School year review: Pandemic year wraps up as officials look forward hopeful for more normalcy

As area schools wrap up the 2020-2021 school year, which was the first full year in more than a century conducted during a global pandemic, officials are hopeful for a return to normalcy by classes start in August. Middletown teachers (pictured) were the first in the state in January to receive vaccination shots. (File Photo\Journal-News)
As area schools wrap up the 2020-2021 school year, which was the first full year in more than a century conducted during a global pandemic, officials are hopeful for a return to normalcy by classes start in August. Middletown teachers (pictured) were the first in the state in January to receive vaccination shots. (File Photo\Journal-News)

‘Things are getting better,’ says Lakota superintendent, after year area districts followed range of learning plans.

As area schools begin to close down for summer break officials are looking back and learning from the first full-year of classes during a global pandemic in more than a century of America’s history.

Not since the Spanish Flu, which was 20th Century America’s most severe pandemic, has the nation operated schools in any extended fashion similar to the coronavirus-impacted 2020-2021 school year.

There’s lots to learn from, said area school officials, as they prepare for the first, relatively normal summer vacation since 2019 and as the pandemic’s impact begins to wane.

“Things are getting better,” said Lakota Schools Superintendent Matt Miller during a social media chat this week.

“I’m excited to get back to where we were about 18 months ago with our kids and with our staff.”

ExploreSome area high school graduations returning to pre-coronavirus indoor venues

“I am cautiously optimistic about masks being optional next year,” said Miller of the coming start of the 2021-2022 school year in August.

“It’s still my goal and hope we can come back in August in pre-pandemic conditions and that would mean masks would be optional. But I don’t have that finalized yet but it’s something we’re working towards.”

Lakota, which enrolls 16,800 students and is the largest district in Butler County, was among the first in the region this school year to hold all in-school classes – at times on a hybrid schedule.

Middletown Schools took a different route at the start of classes last year and went all remote learning for its 6,400 students during the initial months of the 2020-2021 school year.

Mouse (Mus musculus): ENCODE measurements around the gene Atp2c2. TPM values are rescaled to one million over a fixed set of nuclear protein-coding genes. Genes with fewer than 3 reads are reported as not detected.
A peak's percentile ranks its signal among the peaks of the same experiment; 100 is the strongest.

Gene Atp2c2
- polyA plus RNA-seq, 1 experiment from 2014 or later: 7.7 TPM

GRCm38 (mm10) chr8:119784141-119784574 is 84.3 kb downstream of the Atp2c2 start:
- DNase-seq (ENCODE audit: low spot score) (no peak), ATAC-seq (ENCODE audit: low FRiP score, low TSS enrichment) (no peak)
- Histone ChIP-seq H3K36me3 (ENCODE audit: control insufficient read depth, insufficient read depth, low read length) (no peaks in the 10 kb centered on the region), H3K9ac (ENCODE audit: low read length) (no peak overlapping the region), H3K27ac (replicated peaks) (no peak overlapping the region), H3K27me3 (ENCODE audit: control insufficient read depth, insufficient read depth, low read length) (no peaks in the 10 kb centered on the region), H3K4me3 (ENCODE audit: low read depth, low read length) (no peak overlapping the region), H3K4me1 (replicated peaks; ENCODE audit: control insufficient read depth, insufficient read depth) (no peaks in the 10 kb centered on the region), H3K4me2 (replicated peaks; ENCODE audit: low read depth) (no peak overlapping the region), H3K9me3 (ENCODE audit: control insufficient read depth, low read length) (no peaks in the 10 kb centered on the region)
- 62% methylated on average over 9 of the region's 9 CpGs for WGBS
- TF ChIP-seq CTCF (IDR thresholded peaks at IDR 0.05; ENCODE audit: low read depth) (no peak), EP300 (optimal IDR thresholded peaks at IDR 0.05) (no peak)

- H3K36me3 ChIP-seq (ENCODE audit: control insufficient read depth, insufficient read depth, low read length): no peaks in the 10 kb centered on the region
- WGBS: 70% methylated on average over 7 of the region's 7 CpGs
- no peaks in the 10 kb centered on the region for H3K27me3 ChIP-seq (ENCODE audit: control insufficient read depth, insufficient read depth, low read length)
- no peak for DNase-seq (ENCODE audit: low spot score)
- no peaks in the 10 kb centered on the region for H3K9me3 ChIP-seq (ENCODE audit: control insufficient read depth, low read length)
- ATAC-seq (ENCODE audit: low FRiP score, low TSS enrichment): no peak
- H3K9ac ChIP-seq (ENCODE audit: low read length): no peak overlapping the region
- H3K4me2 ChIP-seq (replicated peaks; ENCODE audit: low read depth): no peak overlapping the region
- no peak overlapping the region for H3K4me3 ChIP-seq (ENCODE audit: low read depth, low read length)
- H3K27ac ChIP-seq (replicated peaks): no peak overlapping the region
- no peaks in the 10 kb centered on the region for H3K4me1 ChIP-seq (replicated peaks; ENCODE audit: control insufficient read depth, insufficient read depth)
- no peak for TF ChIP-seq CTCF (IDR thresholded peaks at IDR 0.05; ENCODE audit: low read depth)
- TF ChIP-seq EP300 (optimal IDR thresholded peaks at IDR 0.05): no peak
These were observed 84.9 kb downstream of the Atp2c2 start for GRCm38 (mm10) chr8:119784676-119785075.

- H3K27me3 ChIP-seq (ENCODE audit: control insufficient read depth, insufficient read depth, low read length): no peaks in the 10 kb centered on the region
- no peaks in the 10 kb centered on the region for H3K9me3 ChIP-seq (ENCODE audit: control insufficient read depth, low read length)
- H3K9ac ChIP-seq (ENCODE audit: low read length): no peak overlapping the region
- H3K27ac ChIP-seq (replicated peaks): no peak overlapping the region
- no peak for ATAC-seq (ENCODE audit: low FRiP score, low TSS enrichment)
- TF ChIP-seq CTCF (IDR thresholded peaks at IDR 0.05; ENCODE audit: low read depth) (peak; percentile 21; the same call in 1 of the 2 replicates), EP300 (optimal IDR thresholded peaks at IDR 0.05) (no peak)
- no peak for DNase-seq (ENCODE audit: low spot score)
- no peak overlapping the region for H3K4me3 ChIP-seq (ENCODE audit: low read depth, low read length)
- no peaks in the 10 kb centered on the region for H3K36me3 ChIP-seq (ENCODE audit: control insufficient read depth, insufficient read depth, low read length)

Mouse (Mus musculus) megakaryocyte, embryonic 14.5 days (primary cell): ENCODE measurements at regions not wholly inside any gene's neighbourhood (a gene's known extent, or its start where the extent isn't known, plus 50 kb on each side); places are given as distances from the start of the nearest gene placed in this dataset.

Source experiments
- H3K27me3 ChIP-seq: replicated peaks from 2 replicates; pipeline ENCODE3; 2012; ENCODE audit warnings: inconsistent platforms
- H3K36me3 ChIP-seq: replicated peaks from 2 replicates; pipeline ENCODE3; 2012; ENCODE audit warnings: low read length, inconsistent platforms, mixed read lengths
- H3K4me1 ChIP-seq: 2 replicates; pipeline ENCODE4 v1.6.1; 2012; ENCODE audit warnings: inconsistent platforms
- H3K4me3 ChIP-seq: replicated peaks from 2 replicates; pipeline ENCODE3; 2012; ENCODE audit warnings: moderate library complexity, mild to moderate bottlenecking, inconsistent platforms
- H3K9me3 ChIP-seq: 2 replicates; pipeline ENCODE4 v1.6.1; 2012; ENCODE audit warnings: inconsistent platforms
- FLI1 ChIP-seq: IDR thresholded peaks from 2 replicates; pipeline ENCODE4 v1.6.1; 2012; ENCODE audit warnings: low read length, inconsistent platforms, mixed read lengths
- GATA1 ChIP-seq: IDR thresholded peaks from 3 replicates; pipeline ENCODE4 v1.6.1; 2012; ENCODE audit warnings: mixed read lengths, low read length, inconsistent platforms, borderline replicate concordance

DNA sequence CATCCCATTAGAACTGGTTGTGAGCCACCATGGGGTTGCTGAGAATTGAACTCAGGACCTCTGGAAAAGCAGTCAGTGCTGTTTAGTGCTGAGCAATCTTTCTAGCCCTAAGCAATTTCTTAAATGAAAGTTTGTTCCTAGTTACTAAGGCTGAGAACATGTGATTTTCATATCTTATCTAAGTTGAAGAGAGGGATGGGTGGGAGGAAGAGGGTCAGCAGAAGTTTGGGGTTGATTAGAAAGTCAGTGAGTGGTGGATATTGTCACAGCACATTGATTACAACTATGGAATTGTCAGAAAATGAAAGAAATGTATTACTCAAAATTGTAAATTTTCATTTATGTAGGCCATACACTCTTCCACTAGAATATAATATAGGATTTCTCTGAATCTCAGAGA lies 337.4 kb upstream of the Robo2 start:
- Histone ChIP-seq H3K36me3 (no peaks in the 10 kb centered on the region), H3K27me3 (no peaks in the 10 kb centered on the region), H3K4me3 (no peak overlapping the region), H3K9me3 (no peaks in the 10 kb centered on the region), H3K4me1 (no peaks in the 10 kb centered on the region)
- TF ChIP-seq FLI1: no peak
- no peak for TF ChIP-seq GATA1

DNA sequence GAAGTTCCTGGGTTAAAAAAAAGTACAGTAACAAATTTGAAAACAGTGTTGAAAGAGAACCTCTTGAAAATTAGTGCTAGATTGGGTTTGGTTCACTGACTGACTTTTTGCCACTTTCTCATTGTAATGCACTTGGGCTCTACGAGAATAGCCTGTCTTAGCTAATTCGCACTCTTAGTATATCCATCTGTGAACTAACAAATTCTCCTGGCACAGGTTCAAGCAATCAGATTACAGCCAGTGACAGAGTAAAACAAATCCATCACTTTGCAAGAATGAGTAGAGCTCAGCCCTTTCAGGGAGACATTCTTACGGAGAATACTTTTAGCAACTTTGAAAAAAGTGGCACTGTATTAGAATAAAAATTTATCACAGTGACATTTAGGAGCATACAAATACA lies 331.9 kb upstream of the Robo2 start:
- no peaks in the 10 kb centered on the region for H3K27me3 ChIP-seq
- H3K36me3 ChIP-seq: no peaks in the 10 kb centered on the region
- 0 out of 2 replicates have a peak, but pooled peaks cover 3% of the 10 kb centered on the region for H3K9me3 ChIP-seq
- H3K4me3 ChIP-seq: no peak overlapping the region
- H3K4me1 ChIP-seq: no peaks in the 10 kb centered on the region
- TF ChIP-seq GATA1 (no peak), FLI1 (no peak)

ExploreMiddletown teachers get Ohio’s first COVID-19 vaccine shots for school staffers

Other local districts followed their own variations of those two strategies and for school families it made for a historic, rollercoaster of class schedule changes that saw students learning in schools with masks and social distancing, learning on some days from home and for some families who signed up for it – an entire school year conducted via virtual learning.

The ebbs and flows of the coronavirus, eventually tracked by districts with online “dashboards” that tracked the number of students and staffers reported testing positive for the virus, interrupted the usual flow of school calendars, events, sports and more.

The school year also featured an unprecedented cooperation between area schools and local city and county health officials working together to monitor and react to spikes in infection rates.

In many area districts plans for changing schools, student class schedules, procedures and strategies for renovating, expanding or otherwise improving school buildings were put on hold due to the pandemic.

Lakota officials saw their once high-priority facilities planning and projection project, which was developing prior to the onset of the pandemic in March 2020, largely stalled.

But Miller said now, “our facilities plan is getting back on track.”

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